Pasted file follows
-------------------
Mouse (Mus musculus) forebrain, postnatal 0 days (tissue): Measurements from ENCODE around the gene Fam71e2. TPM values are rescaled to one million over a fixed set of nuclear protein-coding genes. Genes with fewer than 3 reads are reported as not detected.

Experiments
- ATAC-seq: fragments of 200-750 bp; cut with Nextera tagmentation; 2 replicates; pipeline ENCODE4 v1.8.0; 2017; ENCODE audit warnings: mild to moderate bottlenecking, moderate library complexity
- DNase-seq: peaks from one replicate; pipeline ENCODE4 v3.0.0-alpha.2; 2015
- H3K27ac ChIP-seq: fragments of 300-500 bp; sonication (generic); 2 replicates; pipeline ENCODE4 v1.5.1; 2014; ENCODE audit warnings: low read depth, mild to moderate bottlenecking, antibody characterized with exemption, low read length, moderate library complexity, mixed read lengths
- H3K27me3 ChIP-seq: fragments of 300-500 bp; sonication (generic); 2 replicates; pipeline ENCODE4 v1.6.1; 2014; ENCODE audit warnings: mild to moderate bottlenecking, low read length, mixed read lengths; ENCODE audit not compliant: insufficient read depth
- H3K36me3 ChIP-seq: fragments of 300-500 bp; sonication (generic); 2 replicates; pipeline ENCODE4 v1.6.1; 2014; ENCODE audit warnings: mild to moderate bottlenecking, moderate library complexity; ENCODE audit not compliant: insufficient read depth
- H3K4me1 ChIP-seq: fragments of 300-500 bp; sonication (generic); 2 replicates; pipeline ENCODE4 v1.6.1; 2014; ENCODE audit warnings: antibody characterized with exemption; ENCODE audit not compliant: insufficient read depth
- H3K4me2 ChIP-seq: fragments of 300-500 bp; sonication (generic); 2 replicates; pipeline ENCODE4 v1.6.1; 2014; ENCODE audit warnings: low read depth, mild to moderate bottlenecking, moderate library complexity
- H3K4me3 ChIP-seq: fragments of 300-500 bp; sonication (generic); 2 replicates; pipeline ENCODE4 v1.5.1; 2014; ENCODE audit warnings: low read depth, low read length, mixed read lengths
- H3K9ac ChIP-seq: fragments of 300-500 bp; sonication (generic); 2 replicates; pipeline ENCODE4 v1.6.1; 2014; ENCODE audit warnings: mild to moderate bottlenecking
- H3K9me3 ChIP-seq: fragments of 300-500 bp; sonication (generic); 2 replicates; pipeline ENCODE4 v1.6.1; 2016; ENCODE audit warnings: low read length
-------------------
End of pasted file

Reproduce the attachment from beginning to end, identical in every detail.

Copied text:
Mouse (Mus musculus) forebrain, postnatal 0 days (tissue): Measurements from ENCODE around the gene Fam71e2. TPM values are rescaled to one million over a fixed set of nuclear protein-coding genes. Genes with fewer than 3 reads are reported as not detected.

Experiments
- ATAC-seq: fragments of 200-750 bp; cut with Nextera tagmentation; 2 replicates; pipeline ENCODE4 v1.8.0; 2017; ENCODE audit warnings: mild to moderate bottlenecking, moderate library complexity
- DNase-seq: peaks from one replicate; pipeline ENCODE4 v3.0.0-alpha.2; 2015
- H3K27ac ChIP-seq: fragments of 300-500 bp; sonication (generic); 2 replicates; pipeline ENCODE4 v1.5.1; 2014; ENCODE audit warnings: low read depth, mild to moderate bottlenecking, antibody characterized with exemption, low read length, moderate library complexity, mixed read lengths
- H3K27me3 ChIP-seq: fragments of 300-500 bp; sonication (generic); 2 replicates; pipeline ENCODE4 v1.6.1; 2014; ENCODE audit warnings: mild to moderate bottlenecking, low read length, mixed read lengths; ENCODE audit not compliant: insufficient read depth
- H3K36me3 ChIP-seq: fragments of 300-500 bp; sonication (generic); 2 replicates; pipeline ENCODE4 v1.6.1; 2014; ENCODE audit warnings: mild to moderate bottlenecking, moderate library complexity; ENCODE audit not compliant: insufficient read depth
- H3K4me1 ChIP-seq: fragments of 300-500 bp; sonication (generic); 2 replicates; pipeline ENCODE4 v1.6.1; 2014; ENCODE audit warnings: antibody characterized with exemption; ENCODE audit not compliant: insufficient read depth
- H3K4me2 ChIP-seq: fragments of 300-500 bp; sonication (generic); 2 replicates; pipeline ENCODE4 v1.6.1; 2014; ENCODE audit warnings: low read depth, mild to moderate bottlenecking, moderate library complexity
- H3K4me3 ChIP-seq: fragments of 300-500 bp; sonication (generic); 2 replicates; pipeline ENCODE4 v1.5.1; 2014; ENCODE audit warnings: low read depth, low read length, mixed read lengths
- H3K9ac ChIP-seq: fragments of 300-500 bp; sonication (generic); 2 replicates; pipeline ENCODE4 v1.6.1; 2014; ENCODE audit warnings: mild to moderate bottlenecking
- H3K9me3 ChIP-seq: fragments of 300-500 bp; sonication (generic); 2 replicates; pipeline ENCODE4 v1.6.1; 2016; ENCODE audit warnings: low read length